And a series opener it certainly is. The book ends on a massive cliffhanger that gives the story a feeling of incompleteness. This aside, what it is (setup for the rest of the series) it does well. The story is tight, centered around meeting Aileana and Kiaran and learning about the situation with the fae. Kiaran is a mystery we want to crack as its not clear why he’s helping train a human or hunt his own kind. And you feel for Aileana who can no longer fit in her world and lost her mother, the one person who was everything to her. The idea of a falconer who deal with the fae is an intriguing one and is a great central idea to direct the series.

Cover Design rating graphic A-A gorgeous cover that draws your eye immediately, especially if you enjoy a historical setting even a little bit. It gives a fantasy vibe plus you know this girl is a fighter. It practically SCREAMS to be picked up… What caused me to drop the rating a tad is the fact it doesn’t scream fae… in fact there is ZERO indication of supernatural leanings of any sort, so readers naturally drawn to those stories wouldn’t think to pick it up for that reason. I still think you’d want to check it out, but its a lost opportunity to slam dunk the target audience.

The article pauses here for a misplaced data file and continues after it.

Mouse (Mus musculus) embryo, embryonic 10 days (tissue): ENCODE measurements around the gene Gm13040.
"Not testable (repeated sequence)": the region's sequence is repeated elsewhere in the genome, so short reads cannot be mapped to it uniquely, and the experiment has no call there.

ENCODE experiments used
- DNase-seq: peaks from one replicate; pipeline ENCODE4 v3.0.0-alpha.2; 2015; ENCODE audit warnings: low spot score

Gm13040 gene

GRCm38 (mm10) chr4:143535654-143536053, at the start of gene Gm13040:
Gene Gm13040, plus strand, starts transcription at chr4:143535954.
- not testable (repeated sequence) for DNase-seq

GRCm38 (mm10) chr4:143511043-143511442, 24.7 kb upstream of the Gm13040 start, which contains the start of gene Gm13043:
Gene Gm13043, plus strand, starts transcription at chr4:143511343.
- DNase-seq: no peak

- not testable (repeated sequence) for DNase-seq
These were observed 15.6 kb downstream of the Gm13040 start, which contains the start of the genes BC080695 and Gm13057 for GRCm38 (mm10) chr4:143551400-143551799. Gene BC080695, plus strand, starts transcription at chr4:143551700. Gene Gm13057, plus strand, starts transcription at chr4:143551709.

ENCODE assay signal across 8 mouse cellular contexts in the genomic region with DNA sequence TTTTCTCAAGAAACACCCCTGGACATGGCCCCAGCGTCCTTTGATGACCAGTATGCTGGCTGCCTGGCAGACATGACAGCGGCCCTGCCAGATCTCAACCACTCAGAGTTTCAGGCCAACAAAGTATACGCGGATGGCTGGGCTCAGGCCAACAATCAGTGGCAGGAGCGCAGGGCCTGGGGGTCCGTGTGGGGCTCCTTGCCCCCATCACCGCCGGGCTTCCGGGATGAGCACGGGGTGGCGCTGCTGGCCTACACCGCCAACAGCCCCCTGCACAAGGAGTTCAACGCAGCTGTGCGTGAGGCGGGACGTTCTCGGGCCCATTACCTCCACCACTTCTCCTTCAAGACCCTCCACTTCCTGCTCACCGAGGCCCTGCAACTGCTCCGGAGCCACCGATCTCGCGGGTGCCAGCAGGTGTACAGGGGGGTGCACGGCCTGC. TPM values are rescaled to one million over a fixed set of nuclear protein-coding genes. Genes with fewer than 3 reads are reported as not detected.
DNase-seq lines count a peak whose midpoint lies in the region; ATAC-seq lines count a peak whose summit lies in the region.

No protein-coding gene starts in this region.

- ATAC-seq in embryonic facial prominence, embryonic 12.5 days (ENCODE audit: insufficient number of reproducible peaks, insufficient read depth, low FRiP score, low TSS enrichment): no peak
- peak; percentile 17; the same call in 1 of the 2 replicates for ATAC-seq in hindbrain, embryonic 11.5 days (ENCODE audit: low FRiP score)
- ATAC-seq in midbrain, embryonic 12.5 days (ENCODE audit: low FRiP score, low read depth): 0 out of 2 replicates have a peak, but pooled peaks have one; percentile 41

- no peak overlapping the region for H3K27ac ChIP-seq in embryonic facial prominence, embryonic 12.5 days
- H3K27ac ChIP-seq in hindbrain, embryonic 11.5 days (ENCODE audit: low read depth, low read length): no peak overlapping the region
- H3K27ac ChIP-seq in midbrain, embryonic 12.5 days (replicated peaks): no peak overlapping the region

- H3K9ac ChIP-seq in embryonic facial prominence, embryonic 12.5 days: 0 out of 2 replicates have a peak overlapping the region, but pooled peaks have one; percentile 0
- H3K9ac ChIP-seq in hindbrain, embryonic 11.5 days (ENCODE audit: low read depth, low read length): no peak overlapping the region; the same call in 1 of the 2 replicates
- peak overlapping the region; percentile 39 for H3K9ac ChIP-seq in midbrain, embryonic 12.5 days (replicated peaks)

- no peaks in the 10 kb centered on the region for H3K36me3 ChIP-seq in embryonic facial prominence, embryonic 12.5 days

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How does Scotland, 1844, steampunk and fae work together for great world building?

Watercolor splot 2 Scotland provides a magical wild setting.

England during this time was a little more staid and developed. Scotland was considered more rugged and wild. Setting the story here allows there to be high society to influence Aileana and her life but also have a location where wild fae would perhaps be locked up and when freed roam around without causing an immediate panic.

Watercolor splot 6 The historical time period a feminist agenda.

This isn’t exactly a book for staunch feminists, but it does use the fact it’s set in 1844 to pit Aileana against the male chauvinism of the day. Women today whether you are a traditional sort or more modern one have to fight for their place in the world. And Aileana has to fight to be allowed to avenge her mother. She can’t be swayed by the priorities of her position, her sex or her society.

Watercolor splot 8 Steampunk adds the fire power.